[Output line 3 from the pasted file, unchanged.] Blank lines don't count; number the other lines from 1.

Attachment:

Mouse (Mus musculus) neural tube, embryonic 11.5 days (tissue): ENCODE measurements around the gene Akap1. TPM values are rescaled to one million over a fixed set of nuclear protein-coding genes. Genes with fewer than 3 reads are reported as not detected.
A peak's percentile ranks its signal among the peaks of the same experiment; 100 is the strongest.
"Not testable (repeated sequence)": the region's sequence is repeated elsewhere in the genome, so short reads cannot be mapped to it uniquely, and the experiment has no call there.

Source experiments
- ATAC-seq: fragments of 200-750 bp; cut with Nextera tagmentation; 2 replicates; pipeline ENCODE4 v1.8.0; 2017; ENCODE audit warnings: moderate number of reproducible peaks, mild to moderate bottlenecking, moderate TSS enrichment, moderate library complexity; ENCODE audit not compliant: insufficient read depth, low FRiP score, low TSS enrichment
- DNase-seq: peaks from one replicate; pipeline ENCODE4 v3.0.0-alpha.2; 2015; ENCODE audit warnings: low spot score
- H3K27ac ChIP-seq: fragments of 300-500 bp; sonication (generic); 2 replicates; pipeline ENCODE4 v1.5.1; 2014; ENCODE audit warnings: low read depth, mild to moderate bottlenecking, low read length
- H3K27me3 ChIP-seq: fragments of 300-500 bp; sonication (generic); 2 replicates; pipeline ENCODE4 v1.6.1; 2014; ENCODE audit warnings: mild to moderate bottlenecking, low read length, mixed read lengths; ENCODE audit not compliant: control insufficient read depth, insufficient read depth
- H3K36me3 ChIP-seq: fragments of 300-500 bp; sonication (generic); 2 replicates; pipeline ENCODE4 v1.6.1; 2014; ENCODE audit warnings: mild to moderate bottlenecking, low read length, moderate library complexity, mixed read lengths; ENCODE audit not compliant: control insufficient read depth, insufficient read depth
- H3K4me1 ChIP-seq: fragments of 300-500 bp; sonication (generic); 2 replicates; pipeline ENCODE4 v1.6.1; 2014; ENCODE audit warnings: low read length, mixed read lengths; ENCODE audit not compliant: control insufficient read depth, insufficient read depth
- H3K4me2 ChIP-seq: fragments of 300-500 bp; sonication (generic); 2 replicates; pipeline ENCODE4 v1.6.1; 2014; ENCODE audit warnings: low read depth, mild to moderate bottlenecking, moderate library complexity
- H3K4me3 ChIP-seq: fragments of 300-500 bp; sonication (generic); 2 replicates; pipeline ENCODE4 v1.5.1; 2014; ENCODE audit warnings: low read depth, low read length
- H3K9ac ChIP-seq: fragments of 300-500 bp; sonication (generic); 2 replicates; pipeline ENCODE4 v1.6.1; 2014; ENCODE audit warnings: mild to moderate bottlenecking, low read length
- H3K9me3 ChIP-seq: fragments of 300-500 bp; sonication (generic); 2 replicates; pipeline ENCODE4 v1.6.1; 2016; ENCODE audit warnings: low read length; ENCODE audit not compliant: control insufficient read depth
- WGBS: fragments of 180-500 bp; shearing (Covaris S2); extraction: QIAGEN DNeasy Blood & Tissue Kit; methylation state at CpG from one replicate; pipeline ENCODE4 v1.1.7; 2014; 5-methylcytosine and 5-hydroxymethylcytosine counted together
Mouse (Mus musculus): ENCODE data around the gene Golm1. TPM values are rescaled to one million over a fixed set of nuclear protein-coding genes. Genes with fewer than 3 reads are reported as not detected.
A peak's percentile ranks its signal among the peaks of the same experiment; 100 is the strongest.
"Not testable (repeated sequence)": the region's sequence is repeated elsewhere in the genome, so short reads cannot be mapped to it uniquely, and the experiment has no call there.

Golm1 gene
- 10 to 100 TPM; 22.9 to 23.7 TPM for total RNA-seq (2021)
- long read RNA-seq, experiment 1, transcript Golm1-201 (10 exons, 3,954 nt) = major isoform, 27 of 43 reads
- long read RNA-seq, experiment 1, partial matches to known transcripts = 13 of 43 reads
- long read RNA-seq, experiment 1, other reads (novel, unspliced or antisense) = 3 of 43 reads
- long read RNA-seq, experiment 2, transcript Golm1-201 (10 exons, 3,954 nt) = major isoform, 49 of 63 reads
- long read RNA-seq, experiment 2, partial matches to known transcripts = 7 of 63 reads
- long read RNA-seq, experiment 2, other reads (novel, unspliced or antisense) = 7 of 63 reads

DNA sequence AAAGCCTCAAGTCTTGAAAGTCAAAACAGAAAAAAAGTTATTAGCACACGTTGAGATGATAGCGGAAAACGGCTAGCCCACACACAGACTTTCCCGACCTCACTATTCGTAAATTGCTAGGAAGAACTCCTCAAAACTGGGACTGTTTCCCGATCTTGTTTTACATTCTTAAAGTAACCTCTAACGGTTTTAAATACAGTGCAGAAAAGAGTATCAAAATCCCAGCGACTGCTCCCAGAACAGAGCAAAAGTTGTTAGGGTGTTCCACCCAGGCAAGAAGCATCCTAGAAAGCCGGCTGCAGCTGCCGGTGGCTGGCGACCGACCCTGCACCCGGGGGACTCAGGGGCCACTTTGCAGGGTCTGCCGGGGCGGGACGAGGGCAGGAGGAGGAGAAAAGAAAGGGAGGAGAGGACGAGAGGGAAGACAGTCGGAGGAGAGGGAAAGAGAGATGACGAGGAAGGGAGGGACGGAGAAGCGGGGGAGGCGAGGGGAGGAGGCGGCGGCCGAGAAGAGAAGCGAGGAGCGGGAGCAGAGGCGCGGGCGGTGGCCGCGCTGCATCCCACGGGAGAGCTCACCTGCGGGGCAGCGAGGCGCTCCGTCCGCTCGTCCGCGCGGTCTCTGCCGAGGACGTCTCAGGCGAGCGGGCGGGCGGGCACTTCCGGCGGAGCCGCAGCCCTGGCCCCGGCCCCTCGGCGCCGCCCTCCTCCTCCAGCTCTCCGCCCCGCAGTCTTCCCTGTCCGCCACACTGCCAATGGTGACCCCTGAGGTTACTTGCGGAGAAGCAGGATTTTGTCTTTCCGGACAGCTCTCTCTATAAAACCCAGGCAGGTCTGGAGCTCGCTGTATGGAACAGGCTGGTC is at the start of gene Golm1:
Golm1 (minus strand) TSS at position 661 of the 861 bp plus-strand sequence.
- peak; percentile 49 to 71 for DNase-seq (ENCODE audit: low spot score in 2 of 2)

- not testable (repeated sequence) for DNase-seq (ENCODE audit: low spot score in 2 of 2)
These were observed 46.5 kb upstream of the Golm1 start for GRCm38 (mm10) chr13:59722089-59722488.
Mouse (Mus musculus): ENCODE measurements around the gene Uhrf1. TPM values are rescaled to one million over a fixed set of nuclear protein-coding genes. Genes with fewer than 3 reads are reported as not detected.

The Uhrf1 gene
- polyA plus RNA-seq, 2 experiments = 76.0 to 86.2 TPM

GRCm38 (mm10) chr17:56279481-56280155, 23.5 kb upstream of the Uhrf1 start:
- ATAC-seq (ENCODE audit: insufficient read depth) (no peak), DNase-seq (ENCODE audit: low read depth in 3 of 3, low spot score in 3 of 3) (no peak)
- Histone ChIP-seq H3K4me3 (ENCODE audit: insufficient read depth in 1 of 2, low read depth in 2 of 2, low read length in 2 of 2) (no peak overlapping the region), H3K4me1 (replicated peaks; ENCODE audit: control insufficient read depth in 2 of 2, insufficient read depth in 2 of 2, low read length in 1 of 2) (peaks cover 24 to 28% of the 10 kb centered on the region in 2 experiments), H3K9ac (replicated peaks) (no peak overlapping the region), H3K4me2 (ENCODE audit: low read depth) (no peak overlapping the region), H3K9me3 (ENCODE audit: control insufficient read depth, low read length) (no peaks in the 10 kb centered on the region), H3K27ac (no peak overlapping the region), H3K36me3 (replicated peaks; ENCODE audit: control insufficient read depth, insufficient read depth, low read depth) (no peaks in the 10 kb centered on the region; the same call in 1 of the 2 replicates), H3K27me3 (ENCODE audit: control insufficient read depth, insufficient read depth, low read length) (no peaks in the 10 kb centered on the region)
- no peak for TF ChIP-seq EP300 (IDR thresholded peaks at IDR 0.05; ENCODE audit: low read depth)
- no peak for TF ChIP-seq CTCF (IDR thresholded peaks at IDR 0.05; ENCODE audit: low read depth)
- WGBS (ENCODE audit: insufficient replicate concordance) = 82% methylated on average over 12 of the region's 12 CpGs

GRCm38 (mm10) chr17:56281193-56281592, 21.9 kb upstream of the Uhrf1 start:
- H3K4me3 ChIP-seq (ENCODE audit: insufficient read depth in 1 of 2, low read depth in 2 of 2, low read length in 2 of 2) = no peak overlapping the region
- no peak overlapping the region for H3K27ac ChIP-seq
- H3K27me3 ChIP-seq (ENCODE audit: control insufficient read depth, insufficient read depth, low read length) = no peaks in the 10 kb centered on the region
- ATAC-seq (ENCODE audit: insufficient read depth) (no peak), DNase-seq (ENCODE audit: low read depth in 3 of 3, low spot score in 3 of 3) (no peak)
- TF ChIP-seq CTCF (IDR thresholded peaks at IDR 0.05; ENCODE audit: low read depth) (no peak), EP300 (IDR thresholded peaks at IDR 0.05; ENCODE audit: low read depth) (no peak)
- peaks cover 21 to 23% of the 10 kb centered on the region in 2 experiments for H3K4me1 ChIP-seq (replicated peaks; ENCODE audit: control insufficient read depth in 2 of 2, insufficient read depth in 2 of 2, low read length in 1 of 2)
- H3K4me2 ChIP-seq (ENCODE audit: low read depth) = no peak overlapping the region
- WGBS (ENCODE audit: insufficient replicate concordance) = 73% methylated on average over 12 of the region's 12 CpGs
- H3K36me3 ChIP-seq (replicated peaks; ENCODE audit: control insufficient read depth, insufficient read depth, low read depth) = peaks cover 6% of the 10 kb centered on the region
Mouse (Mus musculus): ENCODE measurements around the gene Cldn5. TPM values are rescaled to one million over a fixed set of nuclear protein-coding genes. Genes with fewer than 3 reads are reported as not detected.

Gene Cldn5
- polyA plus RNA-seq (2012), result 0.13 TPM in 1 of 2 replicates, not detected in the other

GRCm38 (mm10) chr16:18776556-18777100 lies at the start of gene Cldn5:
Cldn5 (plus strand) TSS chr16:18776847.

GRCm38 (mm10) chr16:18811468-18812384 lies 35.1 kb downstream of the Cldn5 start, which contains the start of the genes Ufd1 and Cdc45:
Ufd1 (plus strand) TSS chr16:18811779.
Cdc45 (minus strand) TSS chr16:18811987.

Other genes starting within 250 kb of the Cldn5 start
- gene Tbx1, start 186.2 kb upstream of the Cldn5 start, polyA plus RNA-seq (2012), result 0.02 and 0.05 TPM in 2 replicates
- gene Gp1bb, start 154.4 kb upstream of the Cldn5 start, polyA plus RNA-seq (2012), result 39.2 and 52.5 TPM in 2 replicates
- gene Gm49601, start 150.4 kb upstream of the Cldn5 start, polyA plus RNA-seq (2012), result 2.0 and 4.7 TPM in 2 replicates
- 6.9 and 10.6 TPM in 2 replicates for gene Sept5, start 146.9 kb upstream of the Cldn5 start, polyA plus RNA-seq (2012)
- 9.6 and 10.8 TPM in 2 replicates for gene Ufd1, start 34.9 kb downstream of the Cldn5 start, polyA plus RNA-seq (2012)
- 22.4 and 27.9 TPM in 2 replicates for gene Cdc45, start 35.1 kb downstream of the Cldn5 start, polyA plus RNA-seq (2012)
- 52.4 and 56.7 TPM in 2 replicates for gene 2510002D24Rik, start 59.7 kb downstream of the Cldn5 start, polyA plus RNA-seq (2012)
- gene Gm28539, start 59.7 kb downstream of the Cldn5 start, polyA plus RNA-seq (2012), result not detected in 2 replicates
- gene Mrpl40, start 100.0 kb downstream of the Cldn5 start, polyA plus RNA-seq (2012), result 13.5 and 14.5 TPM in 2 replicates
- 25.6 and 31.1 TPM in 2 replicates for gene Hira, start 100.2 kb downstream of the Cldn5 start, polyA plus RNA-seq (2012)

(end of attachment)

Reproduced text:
"Not testable (repeated sequence)": the region's sequence is repeated elsewhere in the genome, so short reads cannot be mapped to it uniquely, and the experiment has no call there.